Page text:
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Buyers Beware

Avoid the hidden engine costs before you buy When purchasing an aircraft- it is easy to take for granted that the condition of the engines are as advertised- if they all meet the parameters specified by the engine manufacturer. Adopting this laissez-faire approach to the engines that are mounted on your prospective purchase aircraft- may come back to haunt you with some very costly hidden deficiencies. I shall elaborate…

Jeremy Cox   |   1st March 2009
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Jeremy Cox Jeremy Cox

Jeremy Cox is president, JetValues-Jeremy LLC and enjoys direct interface between aircraft...
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Avoid the hidden engine costs before you buy

When purchasing an aircraft- it is easy to take for granted that the condition of the engines are as advertised- if they all meet the parameters specified by the engine manufacturer.

Adopting this laissez-faire approach to the engines that are mounted on your prospective purchase aircraft- may come back to haunt you with some very costly hidden deficiencies. I shall elaborate…

Having passed through what appeared to be a thorough pre-purchase inspection- the buyer and seller of a Canadair Challenger CL600 shook hands via fax machine and the transaction closed. The new owner was very pleased with his purchase- and promptly scheduled multiple flights on the aircraft until the end of that year. He knew that both his pilot and maintenance facility had performed the pre-purchase inspection for him- and both had confirmed one of the engines was coming due for an overhaul at about the time when he had planned for his flying to stop- just before Christmas.

The purchase price had been commensurate with this pending event and the removal of the engine and shipping to an overhaul facility had all been arranged in advance. All this would coincide with a regular airframe inspection.

By the end of January the engine was ready for shipment and reinstallation on the aircraft- and all that was needed was full payment of the overhaul to be made prior to shipment.

What caught the new owner’s attention was the fact that he was faced with an invoice of more than $200-000- when his understanding was that both engines were covered 100% by an aftermarket engine maintenance support contract. As far as he was aware- there should not have been a single cent owed by him!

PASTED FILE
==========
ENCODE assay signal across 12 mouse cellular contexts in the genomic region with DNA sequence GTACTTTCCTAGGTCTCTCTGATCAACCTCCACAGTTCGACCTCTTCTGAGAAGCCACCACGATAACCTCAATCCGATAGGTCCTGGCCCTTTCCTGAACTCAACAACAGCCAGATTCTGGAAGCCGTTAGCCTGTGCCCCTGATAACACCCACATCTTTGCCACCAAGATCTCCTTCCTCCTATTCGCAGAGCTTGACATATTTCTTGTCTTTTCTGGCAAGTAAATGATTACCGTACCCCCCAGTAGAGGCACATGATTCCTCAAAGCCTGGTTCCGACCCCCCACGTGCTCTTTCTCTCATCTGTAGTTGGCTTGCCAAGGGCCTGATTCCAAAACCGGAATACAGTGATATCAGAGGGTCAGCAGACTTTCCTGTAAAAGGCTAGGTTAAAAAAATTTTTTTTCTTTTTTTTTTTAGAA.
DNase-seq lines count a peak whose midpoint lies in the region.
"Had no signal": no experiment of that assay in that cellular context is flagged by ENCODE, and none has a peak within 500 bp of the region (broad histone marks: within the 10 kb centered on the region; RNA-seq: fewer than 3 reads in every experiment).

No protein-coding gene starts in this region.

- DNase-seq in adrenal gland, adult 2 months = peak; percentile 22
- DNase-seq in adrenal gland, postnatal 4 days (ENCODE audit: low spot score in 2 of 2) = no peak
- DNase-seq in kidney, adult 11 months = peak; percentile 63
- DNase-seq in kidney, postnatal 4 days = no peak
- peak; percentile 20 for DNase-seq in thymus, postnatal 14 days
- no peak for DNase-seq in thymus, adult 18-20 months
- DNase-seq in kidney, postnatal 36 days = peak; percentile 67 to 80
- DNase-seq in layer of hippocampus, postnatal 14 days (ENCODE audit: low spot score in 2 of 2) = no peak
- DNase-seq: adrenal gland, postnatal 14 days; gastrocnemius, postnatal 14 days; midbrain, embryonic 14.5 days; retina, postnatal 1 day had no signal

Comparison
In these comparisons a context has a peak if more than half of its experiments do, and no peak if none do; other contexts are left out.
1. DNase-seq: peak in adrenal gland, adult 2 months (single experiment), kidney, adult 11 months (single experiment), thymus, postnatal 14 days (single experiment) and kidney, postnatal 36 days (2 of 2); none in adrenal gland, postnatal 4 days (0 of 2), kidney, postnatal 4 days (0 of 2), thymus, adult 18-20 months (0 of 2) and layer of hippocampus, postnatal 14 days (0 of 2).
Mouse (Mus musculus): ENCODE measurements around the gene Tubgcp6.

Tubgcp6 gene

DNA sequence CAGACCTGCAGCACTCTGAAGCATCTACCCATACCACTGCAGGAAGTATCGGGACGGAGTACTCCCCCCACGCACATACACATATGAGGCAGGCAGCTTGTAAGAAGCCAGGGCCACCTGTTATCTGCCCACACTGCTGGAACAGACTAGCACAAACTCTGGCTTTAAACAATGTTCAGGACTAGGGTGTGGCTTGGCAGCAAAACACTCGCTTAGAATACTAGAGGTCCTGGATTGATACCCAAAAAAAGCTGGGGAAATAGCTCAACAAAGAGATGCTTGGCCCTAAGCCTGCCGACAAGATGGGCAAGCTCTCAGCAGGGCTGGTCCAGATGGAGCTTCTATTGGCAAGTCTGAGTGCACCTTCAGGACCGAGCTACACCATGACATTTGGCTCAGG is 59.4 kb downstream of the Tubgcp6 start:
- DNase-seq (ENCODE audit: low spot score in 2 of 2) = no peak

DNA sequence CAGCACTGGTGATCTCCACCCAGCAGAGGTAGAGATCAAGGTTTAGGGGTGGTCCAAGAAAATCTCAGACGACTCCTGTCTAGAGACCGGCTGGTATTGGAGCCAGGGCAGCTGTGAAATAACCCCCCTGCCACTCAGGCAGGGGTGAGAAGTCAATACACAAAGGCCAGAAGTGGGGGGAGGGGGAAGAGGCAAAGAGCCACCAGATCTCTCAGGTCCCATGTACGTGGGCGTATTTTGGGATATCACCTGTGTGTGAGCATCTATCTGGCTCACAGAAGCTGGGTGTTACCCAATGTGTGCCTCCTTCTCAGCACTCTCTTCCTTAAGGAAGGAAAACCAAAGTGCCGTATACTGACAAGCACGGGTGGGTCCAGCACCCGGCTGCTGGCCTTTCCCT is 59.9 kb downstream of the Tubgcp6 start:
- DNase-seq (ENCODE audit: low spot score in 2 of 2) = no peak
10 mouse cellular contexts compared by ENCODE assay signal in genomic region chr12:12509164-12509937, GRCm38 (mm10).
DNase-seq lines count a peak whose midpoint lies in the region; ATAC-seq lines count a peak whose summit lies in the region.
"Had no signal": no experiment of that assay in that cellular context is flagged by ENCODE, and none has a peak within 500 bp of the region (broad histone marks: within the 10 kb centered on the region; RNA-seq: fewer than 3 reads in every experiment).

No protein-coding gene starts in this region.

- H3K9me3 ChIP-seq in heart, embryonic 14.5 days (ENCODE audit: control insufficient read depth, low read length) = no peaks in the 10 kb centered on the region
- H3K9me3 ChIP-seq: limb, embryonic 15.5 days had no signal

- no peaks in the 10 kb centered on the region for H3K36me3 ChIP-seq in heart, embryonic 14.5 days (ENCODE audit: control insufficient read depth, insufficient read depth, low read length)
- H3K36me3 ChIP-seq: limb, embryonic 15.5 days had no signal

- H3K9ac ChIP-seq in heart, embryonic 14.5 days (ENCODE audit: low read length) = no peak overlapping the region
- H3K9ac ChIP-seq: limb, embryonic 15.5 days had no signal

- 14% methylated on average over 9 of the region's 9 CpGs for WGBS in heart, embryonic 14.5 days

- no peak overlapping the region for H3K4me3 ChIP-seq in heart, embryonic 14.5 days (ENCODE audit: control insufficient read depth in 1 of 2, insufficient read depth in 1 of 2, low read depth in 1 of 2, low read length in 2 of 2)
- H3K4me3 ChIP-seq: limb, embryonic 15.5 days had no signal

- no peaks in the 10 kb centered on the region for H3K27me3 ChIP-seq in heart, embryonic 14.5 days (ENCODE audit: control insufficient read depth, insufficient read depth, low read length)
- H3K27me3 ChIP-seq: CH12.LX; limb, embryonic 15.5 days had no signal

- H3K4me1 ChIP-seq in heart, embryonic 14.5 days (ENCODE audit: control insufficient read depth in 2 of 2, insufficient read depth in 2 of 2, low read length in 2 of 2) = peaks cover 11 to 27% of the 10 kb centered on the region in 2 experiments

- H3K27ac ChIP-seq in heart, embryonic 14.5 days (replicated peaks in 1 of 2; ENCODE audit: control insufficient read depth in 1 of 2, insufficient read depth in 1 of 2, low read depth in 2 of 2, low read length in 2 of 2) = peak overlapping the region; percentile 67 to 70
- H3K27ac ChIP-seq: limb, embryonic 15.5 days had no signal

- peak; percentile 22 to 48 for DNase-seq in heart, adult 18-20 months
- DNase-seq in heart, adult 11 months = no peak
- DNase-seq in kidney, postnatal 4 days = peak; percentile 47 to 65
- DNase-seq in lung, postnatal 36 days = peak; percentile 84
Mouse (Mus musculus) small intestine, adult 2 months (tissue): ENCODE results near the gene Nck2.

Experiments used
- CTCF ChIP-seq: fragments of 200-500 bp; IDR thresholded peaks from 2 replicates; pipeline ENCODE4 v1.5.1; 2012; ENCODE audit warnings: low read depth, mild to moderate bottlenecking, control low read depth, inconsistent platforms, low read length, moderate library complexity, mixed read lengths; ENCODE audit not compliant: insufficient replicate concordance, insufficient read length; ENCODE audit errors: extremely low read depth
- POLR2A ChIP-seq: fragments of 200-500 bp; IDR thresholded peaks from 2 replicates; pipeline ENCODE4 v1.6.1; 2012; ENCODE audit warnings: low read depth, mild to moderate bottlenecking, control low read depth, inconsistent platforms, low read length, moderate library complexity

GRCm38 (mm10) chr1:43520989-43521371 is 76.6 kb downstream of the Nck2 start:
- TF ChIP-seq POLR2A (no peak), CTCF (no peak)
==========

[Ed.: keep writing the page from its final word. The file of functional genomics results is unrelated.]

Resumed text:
What none of the advisors employed by the owner managed to report to him was the specific definition of what 100% meant contractually- and what was specifically covered by the program. After the owner had taken the time to read the contract himself- he quickly learned that the parts and labour to perform the Overhaul were all picked-up by the service plan provider- but the replacement of all of the lifelimited components that were due for replacement at this event- were only pro-rated by the smaller amounts that had been accumulated against them by the previous owner’s chosen payment plan.

This plan had been transferred to the new owner at the time of purchase. Nobody was injured- and nothing was damaged by this basic mistake; however both the new owner’s pride and wallet took a beating here because he had not foreseen this hidden expense.

Unfortunately there are similar examples of hidden engine problems that have actually led to property damage- and in some awful cases- loss of life.


Corrosion and the Environment
Most engine manufacturers have some form of corrosion detection program written into their maintenance schedule. Most people are concerned with the normal wear and erosion that takes place over the service life of an engine between hot sections and overhauls. Few think of corrosion as a factor in their inspection cycles- mainly because modern alloys and their exotic coatings have managed to eliminate many of the problems found in early turbine engines.

Various forms of corrosion can still cause significant hidden damage even on engines that are used almost daily. The geographic location of where the aircraft is kept and flown is often the key. Salt water will readily eat away at aluminium alloys and highly stressed steel components; while silica dust (sand) will strip protective coatings from cases and blades with ease.